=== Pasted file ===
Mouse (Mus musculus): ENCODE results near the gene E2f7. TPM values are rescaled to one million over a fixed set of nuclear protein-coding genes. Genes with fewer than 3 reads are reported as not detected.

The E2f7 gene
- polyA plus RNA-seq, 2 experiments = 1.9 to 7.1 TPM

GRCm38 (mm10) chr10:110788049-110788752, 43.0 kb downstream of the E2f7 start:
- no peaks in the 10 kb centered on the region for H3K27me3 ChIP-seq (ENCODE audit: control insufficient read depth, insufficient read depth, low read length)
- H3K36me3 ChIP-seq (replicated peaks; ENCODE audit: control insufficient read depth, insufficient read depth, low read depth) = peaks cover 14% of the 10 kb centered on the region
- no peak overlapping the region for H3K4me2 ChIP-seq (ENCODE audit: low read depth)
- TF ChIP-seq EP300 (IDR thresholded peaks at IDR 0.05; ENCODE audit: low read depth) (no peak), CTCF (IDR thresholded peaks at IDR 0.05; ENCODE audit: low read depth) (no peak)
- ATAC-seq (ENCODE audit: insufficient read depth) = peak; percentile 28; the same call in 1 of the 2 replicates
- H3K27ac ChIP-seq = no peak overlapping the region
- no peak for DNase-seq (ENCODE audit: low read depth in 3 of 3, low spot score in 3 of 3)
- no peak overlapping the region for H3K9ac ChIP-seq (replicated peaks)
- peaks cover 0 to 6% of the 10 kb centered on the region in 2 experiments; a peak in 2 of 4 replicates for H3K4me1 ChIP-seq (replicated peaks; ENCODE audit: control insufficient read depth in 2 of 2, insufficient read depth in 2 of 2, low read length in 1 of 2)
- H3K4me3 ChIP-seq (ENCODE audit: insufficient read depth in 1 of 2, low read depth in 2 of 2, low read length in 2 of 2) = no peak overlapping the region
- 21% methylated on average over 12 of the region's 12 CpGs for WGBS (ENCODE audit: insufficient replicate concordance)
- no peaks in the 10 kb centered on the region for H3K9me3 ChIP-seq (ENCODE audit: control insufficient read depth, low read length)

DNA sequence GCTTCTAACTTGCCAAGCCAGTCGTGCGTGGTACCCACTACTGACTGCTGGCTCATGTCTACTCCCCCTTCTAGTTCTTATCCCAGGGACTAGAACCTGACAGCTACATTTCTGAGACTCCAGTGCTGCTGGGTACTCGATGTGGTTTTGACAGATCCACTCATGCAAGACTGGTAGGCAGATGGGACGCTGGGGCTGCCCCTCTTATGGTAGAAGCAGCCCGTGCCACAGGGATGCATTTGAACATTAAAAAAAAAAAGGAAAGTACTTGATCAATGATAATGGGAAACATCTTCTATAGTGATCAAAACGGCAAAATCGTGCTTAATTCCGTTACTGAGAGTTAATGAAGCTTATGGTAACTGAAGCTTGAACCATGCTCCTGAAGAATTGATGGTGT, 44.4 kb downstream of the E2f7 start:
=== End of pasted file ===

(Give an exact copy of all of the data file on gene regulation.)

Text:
Mouse (Mus musculus): ENCODE results near the gene E2f7. TPM values are rescaled to one million over a fixed set of nuclear protein-coding genes. Genes with fewer than 3 reads are reported as not detected.

The E2f7 gene
- polyA plus RNA-seq, 2 experiments = 1.9 to 7.1 TPM

GRCm38 (mm10) chr10:110788049-110788752, 43.0 kb downstream of the E2f7 start:
- no peaks in the 10 kb centered on the region for H3K27me3 ChIP-seq (ENCODE audit: control insufficient read depth, insufficient read depth, low read length)
- H3K36me3 ChIP-seq (replicated peaks; ENCODE audit: control insufficient read depth, insufficient read depth, low read depth) = peaks cover 14% of the 10 kb centered on the region
- no peak overlapping the region for H3K4me2 ChIP-seq (ENCODE audit: low read depth)
- TF ChIP-seq EP300 (IDR thresholded peaks at IDR 0.05; ENCODE audit: low read depth) (no peak), CTCF (IDR thresholded peaks at IDR 0.05; ENCODE audit: low read depth) (no peak)
- ATAC-seq (ENCODE audit: insufficient read depth) = peak; percentile 28; the same call in 1 of the 2 replicates
- H3K27ac ChIP-seq = no peak overlapping the region
- no peak for DNase-seq (ENCODE audit: low read depth in 3 of 3, low spot score in 3 of 3)
- no peak overlapping the region for H3K9ac ChIP-seq (replicated peaks)
- peaks cover 0 to 6% of the 10 kb centered on the region in 2 experiments; a peak in 2 of 4 replicates for H3K4me1 ChIP-seq (replicated peaks; ENCODE audit: control insufficient read depth in 2 of 2, insufficient read depth in 2 of 2, low read length in 1 of 2)
- H3K4me3 ChIP-seq (ENCODE audit: insufficient read depth in 1 of 2, low read depth in 2 of 2, low read length in 2 of 2) = no peak overlapping the region
- 21% methylated on average over 12 of the region's 12 CpGs for WGBS (ENCODE audit: insufficient replicate concordance)
- no peaks in the 10 kb centered on the region for H3K9me3 ChIP-seq (ENCODE audit: control insufficient read depth, low read length)

DNA sequence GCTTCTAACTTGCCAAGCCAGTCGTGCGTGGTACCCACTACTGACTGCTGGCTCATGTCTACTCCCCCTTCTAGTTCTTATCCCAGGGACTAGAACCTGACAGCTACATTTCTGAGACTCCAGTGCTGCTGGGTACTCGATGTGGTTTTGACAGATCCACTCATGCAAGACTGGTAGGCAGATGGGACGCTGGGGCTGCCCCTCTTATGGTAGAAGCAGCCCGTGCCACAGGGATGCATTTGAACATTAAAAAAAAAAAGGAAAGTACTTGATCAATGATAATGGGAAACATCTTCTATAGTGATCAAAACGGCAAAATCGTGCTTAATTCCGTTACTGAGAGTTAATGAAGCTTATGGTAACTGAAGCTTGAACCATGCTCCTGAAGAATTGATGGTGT, 44.4 kb downstream of the E2f7 start: